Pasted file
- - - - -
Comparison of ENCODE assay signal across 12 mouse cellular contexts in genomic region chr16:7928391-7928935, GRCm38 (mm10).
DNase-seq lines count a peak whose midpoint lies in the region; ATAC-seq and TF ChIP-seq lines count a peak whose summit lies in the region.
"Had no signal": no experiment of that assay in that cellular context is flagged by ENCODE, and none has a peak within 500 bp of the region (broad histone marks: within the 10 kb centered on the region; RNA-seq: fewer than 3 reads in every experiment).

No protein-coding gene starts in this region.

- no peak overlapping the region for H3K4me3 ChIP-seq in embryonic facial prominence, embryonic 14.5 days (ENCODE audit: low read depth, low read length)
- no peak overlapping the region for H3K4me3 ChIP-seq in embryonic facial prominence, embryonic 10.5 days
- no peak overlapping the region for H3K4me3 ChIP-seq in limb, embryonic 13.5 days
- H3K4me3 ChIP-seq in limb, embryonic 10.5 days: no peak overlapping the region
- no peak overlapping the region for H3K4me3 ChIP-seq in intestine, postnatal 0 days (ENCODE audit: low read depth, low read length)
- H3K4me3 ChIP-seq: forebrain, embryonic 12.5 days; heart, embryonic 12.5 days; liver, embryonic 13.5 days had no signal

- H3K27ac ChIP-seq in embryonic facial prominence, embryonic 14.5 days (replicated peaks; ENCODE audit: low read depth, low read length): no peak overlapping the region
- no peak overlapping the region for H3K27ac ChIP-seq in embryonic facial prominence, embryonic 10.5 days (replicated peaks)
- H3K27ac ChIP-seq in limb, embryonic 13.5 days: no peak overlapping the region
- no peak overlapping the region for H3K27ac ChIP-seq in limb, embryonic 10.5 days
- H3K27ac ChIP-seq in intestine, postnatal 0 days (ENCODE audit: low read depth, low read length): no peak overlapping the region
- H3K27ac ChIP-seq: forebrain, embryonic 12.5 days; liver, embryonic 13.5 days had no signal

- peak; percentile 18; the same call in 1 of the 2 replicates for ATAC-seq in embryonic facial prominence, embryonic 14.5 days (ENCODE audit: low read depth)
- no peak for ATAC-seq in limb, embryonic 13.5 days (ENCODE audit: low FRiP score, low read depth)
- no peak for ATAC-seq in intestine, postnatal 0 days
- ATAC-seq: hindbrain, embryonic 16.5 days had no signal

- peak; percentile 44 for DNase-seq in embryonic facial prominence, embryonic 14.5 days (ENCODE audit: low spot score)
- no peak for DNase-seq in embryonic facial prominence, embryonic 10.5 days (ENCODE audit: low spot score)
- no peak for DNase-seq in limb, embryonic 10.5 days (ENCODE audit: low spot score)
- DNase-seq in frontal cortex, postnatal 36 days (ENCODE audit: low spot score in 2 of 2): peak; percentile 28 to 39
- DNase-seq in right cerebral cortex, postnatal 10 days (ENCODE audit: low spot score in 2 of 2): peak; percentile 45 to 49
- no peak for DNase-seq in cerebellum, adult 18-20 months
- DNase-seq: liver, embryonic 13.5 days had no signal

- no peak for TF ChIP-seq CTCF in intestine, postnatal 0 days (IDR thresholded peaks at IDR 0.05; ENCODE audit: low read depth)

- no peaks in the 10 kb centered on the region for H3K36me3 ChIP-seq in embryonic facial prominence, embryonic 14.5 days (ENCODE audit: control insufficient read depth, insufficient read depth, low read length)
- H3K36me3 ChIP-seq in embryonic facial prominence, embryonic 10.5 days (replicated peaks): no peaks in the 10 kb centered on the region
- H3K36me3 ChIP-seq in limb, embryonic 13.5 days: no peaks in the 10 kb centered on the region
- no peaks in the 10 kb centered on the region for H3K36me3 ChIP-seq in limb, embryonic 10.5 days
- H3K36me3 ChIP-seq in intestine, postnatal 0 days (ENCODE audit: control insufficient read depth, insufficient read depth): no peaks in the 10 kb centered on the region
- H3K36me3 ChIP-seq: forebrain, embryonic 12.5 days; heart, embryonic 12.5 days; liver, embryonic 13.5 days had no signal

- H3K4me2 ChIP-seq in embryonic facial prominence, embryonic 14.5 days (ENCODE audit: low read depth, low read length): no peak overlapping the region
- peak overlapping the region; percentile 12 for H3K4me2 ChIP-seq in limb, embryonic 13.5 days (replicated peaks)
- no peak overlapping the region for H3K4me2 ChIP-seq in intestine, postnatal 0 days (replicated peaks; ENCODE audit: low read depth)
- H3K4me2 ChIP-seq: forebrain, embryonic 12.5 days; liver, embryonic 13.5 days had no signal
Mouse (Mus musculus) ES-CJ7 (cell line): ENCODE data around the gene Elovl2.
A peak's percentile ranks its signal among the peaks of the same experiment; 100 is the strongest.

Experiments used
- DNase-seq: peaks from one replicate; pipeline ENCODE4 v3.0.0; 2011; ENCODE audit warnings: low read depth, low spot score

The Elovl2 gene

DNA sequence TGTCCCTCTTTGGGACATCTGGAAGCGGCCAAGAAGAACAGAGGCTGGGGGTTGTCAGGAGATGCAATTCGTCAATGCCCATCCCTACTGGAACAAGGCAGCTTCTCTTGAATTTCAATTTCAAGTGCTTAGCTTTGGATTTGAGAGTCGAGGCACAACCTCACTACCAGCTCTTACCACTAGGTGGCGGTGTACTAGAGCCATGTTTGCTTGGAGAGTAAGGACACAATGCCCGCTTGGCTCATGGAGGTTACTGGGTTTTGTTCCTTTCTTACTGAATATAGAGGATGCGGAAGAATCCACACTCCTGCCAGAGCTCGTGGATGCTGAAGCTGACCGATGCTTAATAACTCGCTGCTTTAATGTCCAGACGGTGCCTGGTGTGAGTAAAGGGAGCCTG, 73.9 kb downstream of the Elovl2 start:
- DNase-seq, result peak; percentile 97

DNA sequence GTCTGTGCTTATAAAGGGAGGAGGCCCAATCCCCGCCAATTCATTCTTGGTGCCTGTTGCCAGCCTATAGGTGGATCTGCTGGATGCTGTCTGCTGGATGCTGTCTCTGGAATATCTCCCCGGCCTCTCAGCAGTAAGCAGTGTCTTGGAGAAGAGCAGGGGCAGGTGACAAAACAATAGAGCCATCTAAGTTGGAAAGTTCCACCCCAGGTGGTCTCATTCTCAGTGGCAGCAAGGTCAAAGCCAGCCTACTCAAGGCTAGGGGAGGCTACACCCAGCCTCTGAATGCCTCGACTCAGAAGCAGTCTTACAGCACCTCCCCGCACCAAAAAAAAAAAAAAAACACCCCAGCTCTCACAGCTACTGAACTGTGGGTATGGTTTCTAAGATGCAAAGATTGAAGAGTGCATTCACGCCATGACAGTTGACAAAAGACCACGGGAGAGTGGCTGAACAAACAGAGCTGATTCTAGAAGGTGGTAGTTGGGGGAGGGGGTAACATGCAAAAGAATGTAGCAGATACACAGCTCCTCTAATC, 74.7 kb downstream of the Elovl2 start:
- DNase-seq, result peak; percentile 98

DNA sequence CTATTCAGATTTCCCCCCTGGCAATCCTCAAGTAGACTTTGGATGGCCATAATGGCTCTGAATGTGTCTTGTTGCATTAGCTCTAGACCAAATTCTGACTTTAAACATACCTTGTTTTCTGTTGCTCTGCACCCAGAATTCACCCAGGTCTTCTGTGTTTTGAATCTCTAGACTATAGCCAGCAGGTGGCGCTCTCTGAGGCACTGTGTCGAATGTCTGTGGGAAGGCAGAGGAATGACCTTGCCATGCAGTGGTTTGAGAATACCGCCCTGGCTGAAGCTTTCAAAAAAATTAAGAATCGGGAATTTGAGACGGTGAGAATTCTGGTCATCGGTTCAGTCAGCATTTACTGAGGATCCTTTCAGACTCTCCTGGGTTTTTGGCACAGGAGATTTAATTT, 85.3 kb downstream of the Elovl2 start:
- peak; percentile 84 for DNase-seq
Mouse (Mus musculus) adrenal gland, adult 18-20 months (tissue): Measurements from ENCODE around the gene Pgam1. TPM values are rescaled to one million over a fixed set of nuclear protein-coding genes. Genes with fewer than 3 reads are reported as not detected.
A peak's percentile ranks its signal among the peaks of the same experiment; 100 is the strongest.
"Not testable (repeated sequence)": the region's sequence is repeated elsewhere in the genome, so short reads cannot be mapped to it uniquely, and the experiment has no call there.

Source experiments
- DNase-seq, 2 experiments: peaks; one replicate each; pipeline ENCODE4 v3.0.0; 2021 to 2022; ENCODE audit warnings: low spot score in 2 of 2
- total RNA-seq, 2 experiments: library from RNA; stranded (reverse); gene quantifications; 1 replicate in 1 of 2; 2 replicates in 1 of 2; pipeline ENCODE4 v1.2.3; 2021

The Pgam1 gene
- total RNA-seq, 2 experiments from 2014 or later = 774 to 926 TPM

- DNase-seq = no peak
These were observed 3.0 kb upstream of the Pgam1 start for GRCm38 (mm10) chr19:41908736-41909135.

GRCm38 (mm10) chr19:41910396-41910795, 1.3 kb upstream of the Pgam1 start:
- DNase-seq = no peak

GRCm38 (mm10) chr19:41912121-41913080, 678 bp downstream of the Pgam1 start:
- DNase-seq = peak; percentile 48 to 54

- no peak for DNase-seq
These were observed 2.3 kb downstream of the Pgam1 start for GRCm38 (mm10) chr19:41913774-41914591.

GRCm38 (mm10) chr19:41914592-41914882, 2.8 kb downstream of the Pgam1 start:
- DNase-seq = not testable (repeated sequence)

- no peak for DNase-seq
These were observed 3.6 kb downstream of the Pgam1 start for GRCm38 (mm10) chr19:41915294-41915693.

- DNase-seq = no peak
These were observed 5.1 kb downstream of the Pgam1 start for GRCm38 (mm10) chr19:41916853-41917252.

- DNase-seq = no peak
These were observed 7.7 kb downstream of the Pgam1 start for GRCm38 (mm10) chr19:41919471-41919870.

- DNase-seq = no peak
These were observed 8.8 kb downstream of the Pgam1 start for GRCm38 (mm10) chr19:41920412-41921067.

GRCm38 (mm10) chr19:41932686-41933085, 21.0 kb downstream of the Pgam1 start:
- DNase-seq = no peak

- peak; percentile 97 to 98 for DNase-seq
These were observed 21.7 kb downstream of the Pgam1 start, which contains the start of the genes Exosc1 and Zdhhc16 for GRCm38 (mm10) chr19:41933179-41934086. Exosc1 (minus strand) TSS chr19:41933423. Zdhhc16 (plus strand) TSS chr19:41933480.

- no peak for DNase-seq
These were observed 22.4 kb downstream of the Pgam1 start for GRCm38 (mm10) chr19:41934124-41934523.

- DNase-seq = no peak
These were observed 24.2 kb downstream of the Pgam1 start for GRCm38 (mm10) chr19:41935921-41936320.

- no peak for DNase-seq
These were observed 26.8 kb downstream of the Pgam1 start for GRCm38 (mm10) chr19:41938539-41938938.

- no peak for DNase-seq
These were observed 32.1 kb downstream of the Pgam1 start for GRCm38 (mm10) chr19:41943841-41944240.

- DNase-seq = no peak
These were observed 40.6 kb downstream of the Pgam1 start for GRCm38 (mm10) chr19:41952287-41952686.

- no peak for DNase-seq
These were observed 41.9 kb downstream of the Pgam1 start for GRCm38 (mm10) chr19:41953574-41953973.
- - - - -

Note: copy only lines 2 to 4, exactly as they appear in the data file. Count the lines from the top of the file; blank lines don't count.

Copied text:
DNase-seq lines count a peak whose midpoint lies in the region; ATAC-seq and TF ChIP-seq lines count a peak whose summit lies in the region.
"Had no signal": no experiment of that assay in that cellular context is flagged by ENCODE, and none has a peak within 500 bp of the region (broad histone marks: within the 10 kb centered on the region; RNA-seq: fewer than 3 reads in every experiment).

No protein-coding gene starts in this region.